Jisha murder: Kerala High Court confirms death sentence to Assam native

Bench upholds capital punishment stating ‘it was a cold-blooded murder’, says incident eroded trust reposed in institutions responsible for ensuring public safety.
S Sasidharan , N K Unnikrishnan
S Sasidharan , N K UnnikrishnanPhoto| Express

KOCHI : Observing that the rape and murder of Jisha, an LLB student, at Perumbavoor in 2016 was a cold-blooded murder without provocation, the Kerala High Court on Monday confirmed the death sentence awarded to Muhammed Ameer-Ul-Islam, an Assam native.

S Sasidharan , N K Unnikrishnan
Jisha murder case: Kerala High Court confirms death penalty to Assam native Ameer-Ul-Islam

While upholding the capital punishment, a division bench comprising Justice P B Suresh Kumar and Justice S Manu said, “The facts are deeply disturbing and represent an egregious violation of human dignity and sanctity of life, for after committing rape in an inhumane manner, the victim has also been murdered horrendously. Its impact on society was profound and far-reaching as it instilled not only fear but also a sense of vulnerability, particularly amongst women.”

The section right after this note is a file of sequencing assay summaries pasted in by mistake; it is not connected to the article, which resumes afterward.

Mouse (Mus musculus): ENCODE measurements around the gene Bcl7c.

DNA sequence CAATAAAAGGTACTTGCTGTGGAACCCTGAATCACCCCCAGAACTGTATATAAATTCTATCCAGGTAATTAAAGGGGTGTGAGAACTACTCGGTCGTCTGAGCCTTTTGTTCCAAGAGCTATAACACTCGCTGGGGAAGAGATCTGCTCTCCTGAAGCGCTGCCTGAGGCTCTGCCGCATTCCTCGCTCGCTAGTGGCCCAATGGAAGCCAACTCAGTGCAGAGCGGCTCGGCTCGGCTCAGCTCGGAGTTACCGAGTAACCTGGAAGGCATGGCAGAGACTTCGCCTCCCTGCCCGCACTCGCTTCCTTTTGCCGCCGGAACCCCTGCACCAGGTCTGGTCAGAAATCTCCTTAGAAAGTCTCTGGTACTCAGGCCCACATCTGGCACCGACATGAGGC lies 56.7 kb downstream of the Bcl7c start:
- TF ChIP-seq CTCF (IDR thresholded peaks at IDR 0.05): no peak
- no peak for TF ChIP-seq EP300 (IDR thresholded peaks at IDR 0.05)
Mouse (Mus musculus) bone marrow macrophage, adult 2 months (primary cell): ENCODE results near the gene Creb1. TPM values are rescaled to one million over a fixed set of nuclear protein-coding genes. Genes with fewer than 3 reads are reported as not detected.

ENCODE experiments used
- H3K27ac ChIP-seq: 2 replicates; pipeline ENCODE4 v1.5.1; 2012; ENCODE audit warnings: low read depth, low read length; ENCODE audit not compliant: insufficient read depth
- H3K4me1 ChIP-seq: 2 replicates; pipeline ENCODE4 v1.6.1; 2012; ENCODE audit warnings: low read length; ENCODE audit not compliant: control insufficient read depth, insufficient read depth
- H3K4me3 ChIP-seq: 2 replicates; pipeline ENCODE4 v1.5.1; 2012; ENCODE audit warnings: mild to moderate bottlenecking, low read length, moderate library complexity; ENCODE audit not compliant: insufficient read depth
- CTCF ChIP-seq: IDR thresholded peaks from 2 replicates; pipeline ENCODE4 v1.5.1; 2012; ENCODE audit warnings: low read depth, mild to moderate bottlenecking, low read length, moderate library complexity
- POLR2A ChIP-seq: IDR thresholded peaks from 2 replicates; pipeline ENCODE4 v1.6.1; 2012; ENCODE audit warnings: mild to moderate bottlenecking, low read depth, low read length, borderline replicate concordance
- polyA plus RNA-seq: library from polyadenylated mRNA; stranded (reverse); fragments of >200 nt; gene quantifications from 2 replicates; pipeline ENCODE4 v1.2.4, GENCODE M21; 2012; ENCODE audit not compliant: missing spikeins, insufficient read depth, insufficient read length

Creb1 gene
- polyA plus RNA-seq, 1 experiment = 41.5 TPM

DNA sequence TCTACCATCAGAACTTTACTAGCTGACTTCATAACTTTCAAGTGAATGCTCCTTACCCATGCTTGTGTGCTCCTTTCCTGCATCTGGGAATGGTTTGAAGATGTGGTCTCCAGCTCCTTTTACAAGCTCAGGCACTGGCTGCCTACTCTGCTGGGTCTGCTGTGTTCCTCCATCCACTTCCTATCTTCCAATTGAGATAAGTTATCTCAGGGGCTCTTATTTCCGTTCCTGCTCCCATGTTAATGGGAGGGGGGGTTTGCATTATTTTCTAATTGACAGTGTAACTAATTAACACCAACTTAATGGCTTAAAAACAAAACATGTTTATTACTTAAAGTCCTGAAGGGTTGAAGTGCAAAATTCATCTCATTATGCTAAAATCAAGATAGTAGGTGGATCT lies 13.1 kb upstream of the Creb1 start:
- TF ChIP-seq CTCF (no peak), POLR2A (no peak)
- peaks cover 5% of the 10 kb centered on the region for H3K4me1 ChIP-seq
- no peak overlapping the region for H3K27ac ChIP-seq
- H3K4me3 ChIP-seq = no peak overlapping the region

The Bench also said the incident eroded the trust reposed in institutions responsible for ensuring public safety. The judges concluded the 112-page verdict with Nobel laureate Alexander Solzhenitsyn’s statement “Justice is conscience, not a personal conscience but the conscience of the whole humanity”.

Jisha, a 30-year-old law student from a Scheduled Caste family, was found raped and murdered at her house in Kuruppampady near Perumbavoor on April 28, 2016. Ameer-Ul-Islam, a migrant worker from Assam, was arrested on June 16 that year.

The postmortem report revealed that Jisha was raped before being killed, with 38 wounds found on her body.

Muhammed 
Ameer-Ul-Islam
Muhammed Ameer-Ul-Islam

Special Public Prosecutor N K Unnikrishnan, who succeeded in proving the rape and murder before the court by producing documentary and material evidence, argued that the sentence of death was warranted and rightly awarded by the trial court.

The Bench said the acts of brutality committed by the accused on the body of the victim to cause her death can only be regarded as “acts committed out of frustration, aggression and vengeance as also to evade the law and get rid of the criminal liability”.

“In a case of this nature, society would certainly approve the awarding of the death

sentence, especially since the victim was a young lady who was forced to live in a structure on the side of the public road on account of her impoverished social background, and the crime was one committed within the premises of her shelter. Needless to say, the death sentence awarded to the accused is liable to be confirmed and we do so,” the Bench said.

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